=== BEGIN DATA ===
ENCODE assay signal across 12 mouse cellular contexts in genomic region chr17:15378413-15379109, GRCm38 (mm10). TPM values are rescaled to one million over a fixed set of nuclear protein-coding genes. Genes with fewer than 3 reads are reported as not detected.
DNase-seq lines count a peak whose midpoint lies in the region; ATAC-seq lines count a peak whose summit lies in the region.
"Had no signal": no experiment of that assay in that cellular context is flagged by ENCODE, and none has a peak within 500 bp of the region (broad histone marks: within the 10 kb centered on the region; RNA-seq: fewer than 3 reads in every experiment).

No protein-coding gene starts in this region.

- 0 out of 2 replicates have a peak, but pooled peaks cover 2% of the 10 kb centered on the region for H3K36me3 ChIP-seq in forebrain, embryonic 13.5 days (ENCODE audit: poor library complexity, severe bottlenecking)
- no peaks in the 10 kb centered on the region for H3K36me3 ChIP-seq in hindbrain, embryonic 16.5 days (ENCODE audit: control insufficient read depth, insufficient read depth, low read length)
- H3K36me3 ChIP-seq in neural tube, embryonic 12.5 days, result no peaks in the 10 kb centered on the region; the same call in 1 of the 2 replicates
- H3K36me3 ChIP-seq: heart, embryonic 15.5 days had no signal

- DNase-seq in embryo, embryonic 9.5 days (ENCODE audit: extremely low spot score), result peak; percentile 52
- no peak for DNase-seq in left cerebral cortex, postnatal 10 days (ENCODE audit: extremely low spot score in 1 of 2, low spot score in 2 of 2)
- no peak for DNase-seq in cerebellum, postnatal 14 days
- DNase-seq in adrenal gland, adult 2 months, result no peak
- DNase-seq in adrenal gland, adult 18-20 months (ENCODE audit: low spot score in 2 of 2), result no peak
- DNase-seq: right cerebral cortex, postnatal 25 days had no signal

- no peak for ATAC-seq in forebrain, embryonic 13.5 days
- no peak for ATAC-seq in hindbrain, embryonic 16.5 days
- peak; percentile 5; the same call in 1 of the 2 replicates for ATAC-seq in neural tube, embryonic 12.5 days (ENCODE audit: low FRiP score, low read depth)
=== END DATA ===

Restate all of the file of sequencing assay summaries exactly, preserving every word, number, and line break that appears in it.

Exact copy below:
ENCODE assay signal across 12 mouse cellular contexts in genomic region chr17:15378413-15379109, GRCm38 (mm10). TPM values are rescaled to one million over a fixed set of nuclear protein-coding genes. Genes with fewer than 3 reads are reported as not detected.
DNase-seq lines count a peak whose midpoint lies in the region; ATAC-seq lines count a peak whose summit lies in the region.
"Had no signal": no experiment of that assay in that cellular context is flagged by ENCODE, and none has a peak within 500 bp of the region (broad histone marks: within the 10 kb centered on the region; RNA-seq: fewer than 3 reads in every experiment).

No protein-coding gene starts in this region.

- 0 out of 2 replicates have a peak, but pooled peaks cover 2% of the 10 kb centered on the region for H3K36me3 ChIP-seq in forebrain, embryonic 13.5 days (ENCODE audit: poor library complexity, severe bottlenecking)
- no peaks in the 10 kb centered on the region for H3K36me3 ChIP-seq in hindbrain, embryonic 16.5 days (ENCODE audit: control insufficient read depth, insufficient read depth, low read length)
- H3K36me3 ChIP-seq in neural tube, embryonic 12.5 days, result no peaks in the 10 kb centered on the region; the same call in 1 of the 2 replicates
- H3K36me3 ChIP-seq: heart, embryonic 15.5 days had no signal

- DNase-seq in embryo, embryonic 9.5 days (ENCODE audit: extremely low spot score), result peak; percentile 52
- no peak for DNase-seq in left cerebral cortex, postnatal 10 days (ENCODE audit: extremely low spot score in 1 of 2, low spot score in 2 of 2)
- no peak for DNase-seq in cerebellum, postnatal 14 days
- DNase-seq in adrenal gland, adult 2 months, result no peak
- DNase-seq in adrenal gland, adult 18-20 months (ENCODE audit: low spot score in 2 of 2), result no peak
- DNase-seq: right cerebral cortex, postnatal 25 days had no signal

- no peak for ATAC-seq in forebrain, embryonic 13.5 days
- no peak for ATAC-seq in hindbrain, embryonic 16.5 days
- peak; percentile 5; the same call in 1 of the 2 replicates for ATAC-seq in neural tube, embryonic 12.5 days (ENCODE audit: low FRiP score, low read depth)